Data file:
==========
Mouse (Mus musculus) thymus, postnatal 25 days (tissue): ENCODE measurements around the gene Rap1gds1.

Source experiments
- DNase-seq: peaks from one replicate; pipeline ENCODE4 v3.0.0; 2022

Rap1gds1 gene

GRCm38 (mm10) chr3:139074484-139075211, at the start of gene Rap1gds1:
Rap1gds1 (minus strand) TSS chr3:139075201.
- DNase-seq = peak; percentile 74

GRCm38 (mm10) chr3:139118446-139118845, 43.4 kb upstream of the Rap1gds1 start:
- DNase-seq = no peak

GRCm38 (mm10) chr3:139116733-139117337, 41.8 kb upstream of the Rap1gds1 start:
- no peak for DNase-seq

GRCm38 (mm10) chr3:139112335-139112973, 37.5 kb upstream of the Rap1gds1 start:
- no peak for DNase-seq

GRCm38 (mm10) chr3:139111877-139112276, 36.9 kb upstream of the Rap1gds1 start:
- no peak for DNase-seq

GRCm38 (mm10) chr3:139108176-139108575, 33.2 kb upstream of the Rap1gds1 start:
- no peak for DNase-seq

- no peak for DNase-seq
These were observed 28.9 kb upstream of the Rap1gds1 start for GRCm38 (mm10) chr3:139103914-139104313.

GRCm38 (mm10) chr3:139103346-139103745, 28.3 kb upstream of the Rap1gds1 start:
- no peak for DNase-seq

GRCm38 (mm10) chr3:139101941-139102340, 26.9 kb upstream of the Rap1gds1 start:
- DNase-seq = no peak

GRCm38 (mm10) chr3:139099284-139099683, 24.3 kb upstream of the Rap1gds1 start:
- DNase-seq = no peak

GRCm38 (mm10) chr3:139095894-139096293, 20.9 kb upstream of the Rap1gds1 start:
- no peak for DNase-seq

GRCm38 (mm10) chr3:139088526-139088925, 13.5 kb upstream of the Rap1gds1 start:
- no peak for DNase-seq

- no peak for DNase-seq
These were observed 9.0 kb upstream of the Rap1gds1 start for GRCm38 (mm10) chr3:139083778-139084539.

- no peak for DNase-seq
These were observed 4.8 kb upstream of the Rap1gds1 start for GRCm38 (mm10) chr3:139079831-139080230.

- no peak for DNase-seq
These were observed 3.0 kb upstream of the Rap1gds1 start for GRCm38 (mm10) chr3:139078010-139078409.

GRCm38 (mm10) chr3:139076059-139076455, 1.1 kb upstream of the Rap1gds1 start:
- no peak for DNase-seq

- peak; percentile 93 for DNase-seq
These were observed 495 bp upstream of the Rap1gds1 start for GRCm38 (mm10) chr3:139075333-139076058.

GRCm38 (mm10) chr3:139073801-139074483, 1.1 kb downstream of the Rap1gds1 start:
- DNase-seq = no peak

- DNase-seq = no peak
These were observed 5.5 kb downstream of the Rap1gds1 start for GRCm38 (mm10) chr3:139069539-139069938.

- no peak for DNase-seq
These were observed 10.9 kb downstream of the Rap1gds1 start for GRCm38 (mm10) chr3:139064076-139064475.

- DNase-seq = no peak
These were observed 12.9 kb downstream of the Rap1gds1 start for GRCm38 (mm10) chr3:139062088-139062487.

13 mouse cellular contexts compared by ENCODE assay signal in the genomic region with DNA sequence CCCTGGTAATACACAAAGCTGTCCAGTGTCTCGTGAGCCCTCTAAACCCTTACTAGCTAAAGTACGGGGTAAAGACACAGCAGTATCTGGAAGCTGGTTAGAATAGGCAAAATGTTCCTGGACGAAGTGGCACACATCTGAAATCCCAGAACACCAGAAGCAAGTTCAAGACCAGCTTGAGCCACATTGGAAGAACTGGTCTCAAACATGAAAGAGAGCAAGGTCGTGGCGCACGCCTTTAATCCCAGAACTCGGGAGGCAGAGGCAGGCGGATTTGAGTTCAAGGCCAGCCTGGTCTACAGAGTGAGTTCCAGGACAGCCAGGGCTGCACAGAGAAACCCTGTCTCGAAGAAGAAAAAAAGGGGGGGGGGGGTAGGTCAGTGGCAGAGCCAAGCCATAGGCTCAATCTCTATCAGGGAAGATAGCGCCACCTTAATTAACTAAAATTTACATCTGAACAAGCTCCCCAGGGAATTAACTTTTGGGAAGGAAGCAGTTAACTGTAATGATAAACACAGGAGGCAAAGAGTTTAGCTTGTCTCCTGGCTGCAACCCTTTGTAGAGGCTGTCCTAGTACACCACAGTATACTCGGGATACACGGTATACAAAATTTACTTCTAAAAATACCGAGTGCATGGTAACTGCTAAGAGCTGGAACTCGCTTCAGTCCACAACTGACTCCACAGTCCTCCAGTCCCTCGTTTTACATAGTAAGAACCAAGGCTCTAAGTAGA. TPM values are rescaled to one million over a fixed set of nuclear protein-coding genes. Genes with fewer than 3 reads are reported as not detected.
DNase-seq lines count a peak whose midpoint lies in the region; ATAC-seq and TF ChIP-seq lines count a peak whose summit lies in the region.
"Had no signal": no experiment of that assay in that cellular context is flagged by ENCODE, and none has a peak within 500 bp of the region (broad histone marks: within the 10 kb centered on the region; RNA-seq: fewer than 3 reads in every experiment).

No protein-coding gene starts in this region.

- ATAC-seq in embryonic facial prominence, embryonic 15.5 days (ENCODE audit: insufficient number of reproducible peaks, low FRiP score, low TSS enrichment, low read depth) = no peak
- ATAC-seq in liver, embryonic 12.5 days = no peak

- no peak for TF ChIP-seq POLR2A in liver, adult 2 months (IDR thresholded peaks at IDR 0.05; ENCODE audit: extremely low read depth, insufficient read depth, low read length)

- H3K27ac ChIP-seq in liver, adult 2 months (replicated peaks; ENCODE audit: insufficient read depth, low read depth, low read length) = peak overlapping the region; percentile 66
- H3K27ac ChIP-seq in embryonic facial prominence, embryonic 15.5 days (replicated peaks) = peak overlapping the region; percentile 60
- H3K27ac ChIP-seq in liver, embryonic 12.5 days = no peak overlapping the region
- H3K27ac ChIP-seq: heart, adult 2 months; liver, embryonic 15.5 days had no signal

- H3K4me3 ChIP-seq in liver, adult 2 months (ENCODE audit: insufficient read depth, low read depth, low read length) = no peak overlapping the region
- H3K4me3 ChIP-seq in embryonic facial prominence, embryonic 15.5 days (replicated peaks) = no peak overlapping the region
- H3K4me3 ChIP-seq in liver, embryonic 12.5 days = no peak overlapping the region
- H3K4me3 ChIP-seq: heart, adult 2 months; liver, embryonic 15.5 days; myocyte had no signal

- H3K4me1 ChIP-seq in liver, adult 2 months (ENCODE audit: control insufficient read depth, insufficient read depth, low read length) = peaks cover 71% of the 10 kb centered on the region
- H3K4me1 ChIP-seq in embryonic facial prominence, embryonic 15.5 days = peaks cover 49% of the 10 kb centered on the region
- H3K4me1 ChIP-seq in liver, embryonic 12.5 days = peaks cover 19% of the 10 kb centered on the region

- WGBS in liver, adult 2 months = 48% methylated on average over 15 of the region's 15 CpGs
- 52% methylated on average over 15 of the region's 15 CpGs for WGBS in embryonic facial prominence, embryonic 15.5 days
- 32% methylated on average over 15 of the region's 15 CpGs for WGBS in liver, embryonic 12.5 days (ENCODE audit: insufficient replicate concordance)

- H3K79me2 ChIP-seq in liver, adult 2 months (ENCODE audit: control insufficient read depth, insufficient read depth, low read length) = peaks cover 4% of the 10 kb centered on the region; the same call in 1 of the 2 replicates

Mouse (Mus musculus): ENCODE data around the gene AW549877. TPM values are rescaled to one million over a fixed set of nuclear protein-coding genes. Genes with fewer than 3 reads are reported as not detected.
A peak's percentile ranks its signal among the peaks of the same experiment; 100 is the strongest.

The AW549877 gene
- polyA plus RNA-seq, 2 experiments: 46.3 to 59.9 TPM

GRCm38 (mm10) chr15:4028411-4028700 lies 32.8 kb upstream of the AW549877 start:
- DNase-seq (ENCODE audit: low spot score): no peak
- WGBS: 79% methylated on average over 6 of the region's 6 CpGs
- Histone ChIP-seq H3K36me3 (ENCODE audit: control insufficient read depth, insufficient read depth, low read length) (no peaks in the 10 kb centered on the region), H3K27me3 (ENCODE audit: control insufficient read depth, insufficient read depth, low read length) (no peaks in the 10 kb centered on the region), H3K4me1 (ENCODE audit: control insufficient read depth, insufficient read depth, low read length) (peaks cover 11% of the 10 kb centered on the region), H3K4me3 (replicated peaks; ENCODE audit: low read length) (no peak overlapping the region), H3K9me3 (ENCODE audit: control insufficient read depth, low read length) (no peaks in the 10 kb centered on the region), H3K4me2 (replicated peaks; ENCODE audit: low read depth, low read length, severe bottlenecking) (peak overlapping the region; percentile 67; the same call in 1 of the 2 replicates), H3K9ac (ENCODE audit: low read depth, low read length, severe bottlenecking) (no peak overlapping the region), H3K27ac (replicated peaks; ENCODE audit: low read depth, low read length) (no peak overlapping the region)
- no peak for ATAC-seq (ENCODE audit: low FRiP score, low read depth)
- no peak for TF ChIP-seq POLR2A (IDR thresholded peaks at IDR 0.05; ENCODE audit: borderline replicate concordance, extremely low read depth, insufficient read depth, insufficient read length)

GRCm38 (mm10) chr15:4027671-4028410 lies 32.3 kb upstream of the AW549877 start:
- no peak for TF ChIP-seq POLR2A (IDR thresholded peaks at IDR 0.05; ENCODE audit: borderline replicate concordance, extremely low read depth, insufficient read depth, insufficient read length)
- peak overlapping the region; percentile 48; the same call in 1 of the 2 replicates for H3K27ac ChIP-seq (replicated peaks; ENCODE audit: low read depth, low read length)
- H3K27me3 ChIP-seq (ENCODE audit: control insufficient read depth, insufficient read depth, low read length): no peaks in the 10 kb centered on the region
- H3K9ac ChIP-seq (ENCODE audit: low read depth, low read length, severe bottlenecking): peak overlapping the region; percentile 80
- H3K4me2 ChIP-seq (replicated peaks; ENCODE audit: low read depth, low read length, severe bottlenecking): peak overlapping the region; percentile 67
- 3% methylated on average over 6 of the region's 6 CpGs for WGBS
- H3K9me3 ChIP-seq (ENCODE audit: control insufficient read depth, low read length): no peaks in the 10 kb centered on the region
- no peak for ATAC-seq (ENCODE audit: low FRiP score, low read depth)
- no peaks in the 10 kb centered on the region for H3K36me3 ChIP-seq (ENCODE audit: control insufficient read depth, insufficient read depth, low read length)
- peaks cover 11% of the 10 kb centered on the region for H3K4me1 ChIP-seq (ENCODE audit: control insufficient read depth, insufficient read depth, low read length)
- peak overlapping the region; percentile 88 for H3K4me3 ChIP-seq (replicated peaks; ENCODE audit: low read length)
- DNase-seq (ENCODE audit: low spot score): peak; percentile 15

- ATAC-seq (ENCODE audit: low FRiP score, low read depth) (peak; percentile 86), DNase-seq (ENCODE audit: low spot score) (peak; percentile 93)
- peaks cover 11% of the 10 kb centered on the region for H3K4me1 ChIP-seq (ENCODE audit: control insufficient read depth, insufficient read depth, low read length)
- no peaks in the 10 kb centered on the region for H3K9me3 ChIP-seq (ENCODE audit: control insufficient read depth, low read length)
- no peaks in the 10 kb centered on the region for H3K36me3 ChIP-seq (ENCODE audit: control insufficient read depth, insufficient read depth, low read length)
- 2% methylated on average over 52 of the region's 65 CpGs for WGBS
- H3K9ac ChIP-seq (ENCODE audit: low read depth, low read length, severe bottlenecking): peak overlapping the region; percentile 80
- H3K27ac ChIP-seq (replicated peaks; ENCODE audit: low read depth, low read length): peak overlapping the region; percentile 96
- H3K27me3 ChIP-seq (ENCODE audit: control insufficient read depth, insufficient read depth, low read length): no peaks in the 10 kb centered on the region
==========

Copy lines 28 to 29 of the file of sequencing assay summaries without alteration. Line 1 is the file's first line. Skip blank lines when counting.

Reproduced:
GRCm38 (mm10) chr3:139088526-139088925, 13.5 kb upstream of the Rap1gds1 start:
- no peak for DNase-seq